Wednesday, January 13, 2010

Problem: Accidental Disrespect

OOPS DEPT., JAN 13 - A letter arrived recently from Sami, a 20-year old student living in Vienna, Austria. Sami explains that he once lived in Virginia, and his writing is fluid enough that I'm not quite certain about his exact nationality. Of my 2008 posting about NY Times coverage of a Thrones show, he writes;

In your writing you express your concern about the lack of human empathy of the 21st century audiences - how people at shows resemble columns made of flesh and bone (and thick rimmed glasses and Burzum shirts may I add!) these days, on the floor. For example, I saw... a Sunn 0))) show this summer. It seemed like only people came who read about them in Vice, or some other COOL outlet. The entire audience didn't connect at all with the music.... I feel you, and what you're trying to say...

Rahav Segev

I had only one problem with your post: I'm in it. I'm on the very, very, very right of the NYT photo. The one who probably put you in the train of thought to almost describe all of us as "slack jawed"(not gonna lie, I wish my lower jaw had more girth!).

I took the Chinatown bus from DC only to see that show, see Joe.... in fact I [???] sleeping at Pennsylvania Station until my bus left the next morning... I just love Joe and HAD to see him live after being a big fan of his time with the Melvins and listening to Sperm Whale. You've been to a ton of his shows and you know that many of his songs are crushing. Others are quick and, dare I say, "catchy", and Sam I swear I closed my eyes and rocked out. But I'm pretty sure the photo was made RIGHT after Joe played 'Ephraim', and if one could use 'traumatized' in a positive context, then this would be fitting. The photographer left as soon as he had a photo of Joe singing in the can. The show was larger than life, incredibly lonely yet communal in a way that Joe provided [?]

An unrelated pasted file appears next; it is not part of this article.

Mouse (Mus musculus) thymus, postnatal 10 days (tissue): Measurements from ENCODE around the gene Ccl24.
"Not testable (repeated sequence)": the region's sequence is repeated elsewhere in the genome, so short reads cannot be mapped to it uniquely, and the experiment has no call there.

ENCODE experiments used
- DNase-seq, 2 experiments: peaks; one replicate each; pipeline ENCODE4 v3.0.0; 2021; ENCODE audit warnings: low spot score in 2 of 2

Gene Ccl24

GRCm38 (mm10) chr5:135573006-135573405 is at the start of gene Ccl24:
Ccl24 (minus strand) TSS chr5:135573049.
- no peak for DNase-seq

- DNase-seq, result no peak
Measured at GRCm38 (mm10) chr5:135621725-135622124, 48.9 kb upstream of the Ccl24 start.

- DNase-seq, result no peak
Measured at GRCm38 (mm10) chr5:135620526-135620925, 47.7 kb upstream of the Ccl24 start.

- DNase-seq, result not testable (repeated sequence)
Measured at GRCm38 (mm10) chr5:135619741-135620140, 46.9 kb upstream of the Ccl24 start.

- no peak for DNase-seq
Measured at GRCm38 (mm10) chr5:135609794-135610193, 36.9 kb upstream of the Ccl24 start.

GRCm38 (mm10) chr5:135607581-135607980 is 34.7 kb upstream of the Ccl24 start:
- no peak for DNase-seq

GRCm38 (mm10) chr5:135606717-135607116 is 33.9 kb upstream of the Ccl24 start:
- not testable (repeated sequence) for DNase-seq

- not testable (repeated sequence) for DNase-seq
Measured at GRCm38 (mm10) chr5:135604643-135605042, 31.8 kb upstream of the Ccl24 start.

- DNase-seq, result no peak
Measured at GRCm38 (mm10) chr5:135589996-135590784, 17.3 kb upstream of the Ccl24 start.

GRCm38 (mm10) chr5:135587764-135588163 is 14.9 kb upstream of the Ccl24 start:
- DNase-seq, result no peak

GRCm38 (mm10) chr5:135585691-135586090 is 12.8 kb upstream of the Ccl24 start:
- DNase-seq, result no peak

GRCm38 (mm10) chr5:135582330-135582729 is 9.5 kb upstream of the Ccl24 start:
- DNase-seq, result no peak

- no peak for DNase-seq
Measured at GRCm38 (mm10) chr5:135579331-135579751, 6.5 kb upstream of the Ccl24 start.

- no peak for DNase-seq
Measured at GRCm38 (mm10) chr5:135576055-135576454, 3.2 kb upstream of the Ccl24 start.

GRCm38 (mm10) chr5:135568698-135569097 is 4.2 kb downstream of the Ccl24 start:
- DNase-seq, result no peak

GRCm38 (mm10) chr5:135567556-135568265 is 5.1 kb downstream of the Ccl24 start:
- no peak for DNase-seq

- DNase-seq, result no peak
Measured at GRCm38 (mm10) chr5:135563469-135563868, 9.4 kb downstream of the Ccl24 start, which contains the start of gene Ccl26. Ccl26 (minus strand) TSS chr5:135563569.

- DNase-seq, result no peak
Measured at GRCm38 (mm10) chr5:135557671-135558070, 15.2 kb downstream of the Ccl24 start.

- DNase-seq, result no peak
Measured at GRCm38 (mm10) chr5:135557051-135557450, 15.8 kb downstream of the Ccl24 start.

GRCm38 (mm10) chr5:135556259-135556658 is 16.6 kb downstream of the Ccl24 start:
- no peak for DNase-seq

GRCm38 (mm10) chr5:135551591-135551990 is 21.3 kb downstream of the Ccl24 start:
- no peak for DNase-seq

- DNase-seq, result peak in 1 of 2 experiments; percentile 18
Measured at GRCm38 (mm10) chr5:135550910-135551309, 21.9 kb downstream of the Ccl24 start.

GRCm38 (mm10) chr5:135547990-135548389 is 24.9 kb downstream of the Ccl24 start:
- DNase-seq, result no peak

There are some hidden traps to writing about music after one has been in an active band. It takes a bit of work to convey that one is neither bitter nor self-congratulatory about one's time on stage. The few times I've written about my own newfound, post-band aversion to bands, and concerts, and records, it has been with some measure of awareness that I don't want to dismiss or inflate any music I myself participated in. I just don't like going to shows anymore. If there was any deeper subtext to my review of the NYT review, it was simply my seething, subconscious jealousy that Joe made it into the pages of the Times and I apparently never will.

Now I can add one more trap to post-band music writing; accidentally disrespecting an innocent bystander. Apologies to Sami. No disrespect intended. You were just in the wrong place at the wrong time.